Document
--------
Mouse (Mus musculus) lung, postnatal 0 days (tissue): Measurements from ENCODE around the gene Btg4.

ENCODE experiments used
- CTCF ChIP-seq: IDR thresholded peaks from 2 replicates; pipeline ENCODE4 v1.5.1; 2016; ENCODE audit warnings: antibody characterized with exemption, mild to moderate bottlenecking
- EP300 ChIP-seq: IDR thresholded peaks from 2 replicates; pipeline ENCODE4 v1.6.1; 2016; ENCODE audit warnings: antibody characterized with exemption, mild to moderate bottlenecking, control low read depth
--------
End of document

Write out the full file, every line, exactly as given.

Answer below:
Mouse (Mus musculus) lung, postnatal 0 days (tissue): Measurements from ENCODE around the gene Btg4.

ENCODE experiments used
- CTCF ChIP-seq: IDR thresholded peaks from 2 replicates; pipeline ENCODE4 v1.5.1; 2016; ENCODE audit warnings: antibody characterized with exemption, mild to moderate bottlenecking
- EP300 ChIP-seq: IDR thresholded peaks from 2 replicates; pipeline ENCODE4 v1.6.1; 2016; ENCODE audit warnings: antibody characterized with exemption, mild to moderate bottlenecking, control low read depth